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Housing ranks high among the numerous challenges that still need to be overcome before humans can colonize Mars. The brave pioneers that make the six-month voyage to the Red Planet will need a place to reside as soon as they land. While the optimal solution would be to have the structures ready before they get there, it has thus far been a challenge given that most automated construction robots have never made it out of the laboratory. Now, there may be a glimmer of hope thanks to Massachusetts Institute of Technology’s (MIT) newly unveiled Digital Construction Platform (DCP).
The rover-like DCP that was featured in the journal Science Robotics on April 26, 2017, comprises a dual arm system that is fitted on a tracked vehicle. As the larger arm moves, the smaller, precision motor robotic arm builds the structure by spewing out the necessary construction material, ranging from insulation foam to concrete, from its nozzle. The team of researchers led by recent Ph.D. graduate Steven Keating say that unlike other 3-D printers that are limited to building objects that fit within their overall enclosure, DCP’s free moving system can be used to construct structures of any size.
The team recently demonstrated the DCP’s building prowess on an empty field in Mountain View, CA. The robot began by creating a mold with expanding foam that hardens when dry. It then constructed the building, layer by layer, using sensors to raise itself higher as it progressed. The final product was a sturdy “home” that boasted 50-foot diameter walls and a 12-foot high dome with room for essentials like electricity wires and water pipes to be inserted inside. Even more impressive? It took a mere 14 hours to “print!”
The researchers’ next plan is to make the DCP smart enough to analyze the environment where the structure is going to be built and determine the material densities best suited for the area. For example, unlike today’s uniform walls, future buildings would feature thicker walls on the side that gets impacted by the cold weather and thinner ones in areas that are shielded and do not require as much insulation. This would not only help create more energy-efficient and customized structures, but also significantly reduce the cost of materials . Neri Oxman, group director and an MIT associate professor of media arts and sciences, believes this [the DCP) will challenge ”traditional buildings typologies such as walls, floors, or windows.”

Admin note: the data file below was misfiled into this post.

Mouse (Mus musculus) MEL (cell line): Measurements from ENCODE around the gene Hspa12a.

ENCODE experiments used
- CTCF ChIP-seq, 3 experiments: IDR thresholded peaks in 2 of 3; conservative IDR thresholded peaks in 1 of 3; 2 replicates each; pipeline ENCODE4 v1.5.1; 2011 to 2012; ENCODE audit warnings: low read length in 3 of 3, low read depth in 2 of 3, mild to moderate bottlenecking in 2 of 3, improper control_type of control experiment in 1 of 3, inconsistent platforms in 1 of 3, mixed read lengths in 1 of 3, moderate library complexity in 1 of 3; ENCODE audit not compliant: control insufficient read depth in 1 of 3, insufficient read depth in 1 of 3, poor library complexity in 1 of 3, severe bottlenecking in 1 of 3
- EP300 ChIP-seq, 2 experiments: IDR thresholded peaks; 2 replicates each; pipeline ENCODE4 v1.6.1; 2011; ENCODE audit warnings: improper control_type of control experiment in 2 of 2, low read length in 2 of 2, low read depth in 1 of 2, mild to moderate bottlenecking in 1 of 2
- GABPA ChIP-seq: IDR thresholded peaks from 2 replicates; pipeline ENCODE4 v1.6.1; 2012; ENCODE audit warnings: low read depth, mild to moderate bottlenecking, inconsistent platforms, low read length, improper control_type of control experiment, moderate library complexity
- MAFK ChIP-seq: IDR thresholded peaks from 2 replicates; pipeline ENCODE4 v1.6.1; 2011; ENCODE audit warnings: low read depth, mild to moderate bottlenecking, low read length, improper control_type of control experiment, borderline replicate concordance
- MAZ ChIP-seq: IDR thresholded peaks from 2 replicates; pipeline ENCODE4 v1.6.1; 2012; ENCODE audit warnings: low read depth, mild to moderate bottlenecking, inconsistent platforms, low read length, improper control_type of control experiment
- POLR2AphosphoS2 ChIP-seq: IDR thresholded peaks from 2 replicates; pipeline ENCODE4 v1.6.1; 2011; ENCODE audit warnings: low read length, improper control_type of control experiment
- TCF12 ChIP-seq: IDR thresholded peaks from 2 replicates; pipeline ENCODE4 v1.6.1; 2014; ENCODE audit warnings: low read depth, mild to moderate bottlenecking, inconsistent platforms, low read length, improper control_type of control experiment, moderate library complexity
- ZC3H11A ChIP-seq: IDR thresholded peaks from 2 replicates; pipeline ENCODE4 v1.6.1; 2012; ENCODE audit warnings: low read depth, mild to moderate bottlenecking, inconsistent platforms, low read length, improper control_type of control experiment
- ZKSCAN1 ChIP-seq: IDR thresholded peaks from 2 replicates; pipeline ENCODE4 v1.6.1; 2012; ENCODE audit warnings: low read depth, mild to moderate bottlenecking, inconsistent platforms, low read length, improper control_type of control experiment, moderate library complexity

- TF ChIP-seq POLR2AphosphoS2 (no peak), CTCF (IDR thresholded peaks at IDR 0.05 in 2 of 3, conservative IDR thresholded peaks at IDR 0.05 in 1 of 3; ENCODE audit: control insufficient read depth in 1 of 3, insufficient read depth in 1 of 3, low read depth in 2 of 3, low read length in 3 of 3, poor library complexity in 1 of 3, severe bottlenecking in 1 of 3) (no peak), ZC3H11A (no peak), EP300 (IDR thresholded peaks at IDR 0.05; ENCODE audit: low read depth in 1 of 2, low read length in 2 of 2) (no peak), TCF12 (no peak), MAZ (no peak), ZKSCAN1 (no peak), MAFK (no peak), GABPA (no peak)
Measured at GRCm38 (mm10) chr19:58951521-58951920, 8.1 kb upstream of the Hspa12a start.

However, that’s not even the best part. Future DCP models are going to be solar powered, autonomous, and, most importantly, capable of sourcing construction components from its surroundings. This means the robot can be dispatched to remote, disaster-stricken areas, and perhaps even to Mars, to build shelters using whatever material is available. While that may sound like science fiction, Keating is confident the DCP will be ready for the real-world within five years. The scientist says, “You’ll start to see real structures made from these things. It’s going to be widespread, and [while] we won’t be able to make your house with this in the next five years, there will be structures being built.”
Resources: news.mit.edu, inhabitat.com